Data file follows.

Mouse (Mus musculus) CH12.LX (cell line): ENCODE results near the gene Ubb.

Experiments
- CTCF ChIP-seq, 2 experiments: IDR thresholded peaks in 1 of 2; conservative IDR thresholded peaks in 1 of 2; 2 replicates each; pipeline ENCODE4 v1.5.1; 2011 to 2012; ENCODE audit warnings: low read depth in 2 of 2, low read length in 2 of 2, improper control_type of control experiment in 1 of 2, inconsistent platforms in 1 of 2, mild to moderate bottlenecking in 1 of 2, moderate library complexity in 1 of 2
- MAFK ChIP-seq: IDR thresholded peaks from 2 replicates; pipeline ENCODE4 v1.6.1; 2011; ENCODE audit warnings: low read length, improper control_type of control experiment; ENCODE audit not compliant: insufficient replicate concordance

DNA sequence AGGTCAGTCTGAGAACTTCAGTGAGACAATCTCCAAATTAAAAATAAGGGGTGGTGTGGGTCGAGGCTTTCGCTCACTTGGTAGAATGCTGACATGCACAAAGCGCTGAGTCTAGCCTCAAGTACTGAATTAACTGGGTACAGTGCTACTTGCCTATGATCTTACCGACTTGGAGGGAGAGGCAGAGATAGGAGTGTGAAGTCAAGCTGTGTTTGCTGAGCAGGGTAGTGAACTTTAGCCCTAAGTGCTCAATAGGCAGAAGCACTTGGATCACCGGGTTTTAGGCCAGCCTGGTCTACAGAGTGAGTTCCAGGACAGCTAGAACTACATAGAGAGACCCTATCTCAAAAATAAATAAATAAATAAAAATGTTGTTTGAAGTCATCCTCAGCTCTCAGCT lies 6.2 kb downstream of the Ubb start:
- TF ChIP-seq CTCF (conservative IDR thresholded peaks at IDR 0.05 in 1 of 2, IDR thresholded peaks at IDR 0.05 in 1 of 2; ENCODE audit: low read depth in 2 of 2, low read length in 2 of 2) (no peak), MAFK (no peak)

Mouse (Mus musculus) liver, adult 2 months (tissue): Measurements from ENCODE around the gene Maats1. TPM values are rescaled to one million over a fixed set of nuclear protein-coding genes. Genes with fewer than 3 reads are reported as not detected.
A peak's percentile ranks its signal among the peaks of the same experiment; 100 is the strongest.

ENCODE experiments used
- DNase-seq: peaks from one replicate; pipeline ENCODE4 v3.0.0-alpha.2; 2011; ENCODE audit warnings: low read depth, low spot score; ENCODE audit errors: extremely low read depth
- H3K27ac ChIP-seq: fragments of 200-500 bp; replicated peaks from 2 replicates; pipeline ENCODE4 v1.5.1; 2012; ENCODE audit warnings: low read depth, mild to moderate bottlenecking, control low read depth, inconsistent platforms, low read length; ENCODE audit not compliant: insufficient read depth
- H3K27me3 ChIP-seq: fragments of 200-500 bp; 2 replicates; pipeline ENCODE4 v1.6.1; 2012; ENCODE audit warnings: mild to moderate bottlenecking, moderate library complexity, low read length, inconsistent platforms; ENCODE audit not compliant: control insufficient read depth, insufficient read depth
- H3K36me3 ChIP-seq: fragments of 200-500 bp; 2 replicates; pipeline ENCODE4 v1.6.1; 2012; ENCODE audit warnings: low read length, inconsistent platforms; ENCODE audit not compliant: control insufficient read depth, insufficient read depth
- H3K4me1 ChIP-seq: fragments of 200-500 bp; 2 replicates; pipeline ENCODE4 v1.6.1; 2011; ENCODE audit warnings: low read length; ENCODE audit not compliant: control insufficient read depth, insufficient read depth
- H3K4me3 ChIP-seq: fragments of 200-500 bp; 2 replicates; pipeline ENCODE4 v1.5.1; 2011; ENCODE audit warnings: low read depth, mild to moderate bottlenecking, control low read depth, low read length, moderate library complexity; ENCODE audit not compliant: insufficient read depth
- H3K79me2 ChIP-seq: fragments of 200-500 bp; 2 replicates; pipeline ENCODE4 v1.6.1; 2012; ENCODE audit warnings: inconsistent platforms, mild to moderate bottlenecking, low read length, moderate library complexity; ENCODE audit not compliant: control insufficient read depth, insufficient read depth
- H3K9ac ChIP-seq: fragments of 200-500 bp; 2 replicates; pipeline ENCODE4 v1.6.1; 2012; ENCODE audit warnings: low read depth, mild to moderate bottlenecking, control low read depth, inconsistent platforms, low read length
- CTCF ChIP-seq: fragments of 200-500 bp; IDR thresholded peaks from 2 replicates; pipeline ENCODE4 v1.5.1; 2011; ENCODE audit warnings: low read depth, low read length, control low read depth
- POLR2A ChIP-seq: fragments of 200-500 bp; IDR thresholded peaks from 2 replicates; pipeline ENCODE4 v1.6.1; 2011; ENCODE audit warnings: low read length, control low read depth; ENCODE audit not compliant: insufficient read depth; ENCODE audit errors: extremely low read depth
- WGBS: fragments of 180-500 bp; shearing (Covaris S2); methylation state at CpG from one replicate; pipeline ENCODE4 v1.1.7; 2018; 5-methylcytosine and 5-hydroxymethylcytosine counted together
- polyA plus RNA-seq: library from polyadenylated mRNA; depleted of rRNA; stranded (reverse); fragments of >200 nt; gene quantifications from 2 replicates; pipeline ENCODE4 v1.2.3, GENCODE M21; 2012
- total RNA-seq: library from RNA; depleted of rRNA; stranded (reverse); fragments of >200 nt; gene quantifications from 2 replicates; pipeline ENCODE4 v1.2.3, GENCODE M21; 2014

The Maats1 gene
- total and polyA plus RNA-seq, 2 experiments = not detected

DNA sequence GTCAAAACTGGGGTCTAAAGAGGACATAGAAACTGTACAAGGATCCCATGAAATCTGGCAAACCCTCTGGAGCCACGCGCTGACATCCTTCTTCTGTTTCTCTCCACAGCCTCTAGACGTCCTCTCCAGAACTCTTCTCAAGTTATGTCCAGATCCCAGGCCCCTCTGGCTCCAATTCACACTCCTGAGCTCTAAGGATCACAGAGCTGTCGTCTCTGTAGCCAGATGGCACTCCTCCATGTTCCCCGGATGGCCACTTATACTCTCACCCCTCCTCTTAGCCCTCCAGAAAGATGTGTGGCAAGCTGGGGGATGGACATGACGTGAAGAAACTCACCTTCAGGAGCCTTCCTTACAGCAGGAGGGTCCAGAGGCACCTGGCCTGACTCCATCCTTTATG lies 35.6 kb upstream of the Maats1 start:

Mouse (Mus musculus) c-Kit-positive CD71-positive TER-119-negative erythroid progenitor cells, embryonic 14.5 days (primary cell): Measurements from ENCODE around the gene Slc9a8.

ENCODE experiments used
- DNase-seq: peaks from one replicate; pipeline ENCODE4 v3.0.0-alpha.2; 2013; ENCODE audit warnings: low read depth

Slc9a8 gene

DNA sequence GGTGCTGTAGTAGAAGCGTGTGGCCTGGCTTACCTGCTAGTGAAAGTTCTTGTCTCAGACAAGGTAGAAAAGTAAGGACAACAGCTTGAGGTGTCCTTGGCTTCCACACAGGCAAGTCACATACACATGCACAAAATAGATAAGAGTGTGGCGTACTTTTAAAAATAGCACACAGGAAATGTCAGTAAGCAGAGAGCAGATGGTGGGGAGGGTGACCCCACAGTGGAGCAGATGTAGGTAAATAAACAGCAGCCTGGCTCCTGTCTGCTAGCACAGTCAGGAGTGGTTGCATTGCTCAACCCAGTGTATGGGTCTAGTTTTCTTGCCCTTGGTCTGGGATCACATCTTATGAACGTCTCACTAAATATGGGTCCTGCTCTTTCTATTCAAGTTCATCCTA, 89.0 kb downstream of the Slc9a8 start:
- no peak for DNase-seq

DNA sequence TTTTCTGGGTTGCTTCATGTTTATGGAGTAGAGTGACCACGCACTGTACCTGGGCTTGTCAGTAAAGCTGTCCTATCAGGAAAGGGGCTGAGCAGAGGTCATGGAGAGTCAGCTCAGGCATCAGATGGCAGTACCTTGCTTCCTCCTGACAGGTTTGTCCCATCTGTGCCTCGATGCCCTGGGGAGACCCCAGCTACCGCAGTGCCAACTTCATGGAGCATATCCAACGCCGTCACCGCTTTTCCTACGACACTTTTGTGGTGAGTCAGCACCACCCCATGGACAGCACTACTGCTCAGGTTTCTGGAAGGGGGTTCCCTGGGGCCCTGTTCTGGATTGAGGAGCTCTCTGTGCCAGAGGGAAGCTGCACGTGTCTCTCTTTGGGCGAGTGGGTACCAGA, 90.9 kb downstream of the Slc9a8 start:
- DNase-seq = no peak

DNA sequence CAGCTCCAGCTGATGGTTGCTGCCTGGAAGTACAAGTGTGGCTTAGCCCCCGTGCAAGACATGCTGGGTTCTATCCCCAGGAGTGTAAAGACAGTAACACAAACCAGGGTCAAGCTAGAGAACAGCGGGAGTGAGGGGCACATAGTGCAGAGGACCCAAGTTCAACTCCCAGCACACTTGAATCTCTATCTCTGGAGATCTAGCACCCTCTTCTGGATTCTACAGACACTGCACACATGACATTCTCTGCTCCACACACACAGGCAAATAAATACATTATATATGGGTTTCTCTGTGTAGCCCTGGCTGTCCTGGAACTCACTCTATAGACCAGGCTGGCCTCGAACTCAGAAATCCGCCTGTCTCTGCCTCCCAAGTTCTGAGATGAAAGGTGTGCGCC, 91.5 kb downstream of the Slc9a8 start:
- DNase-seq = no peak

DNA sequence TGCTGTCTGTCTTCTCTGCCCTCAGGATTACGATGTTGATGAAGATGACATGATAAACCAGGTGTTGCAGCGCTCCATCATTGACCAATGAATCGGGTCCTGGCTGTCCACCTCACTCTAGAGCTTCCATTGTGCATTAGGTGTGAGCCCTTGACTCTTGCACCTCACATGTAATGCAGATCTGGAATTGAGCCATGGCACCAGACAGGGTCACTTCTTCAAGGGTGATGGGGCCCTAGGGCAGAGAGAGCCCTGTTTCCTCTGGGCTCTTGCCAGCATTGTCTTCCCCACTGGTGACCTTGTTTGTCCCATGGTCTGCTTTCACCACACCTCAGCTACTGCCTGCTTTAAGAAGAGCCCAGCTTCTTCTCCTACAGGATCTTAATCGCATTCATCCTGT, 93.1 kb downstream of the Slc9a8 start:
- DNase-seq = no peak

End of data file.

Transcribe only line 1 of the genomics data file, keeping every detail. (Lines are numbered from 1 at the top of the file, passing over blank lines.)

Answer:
Mouse (Mus musculus) CH12.LX (cell line): ENCODE results near the gene Ubb.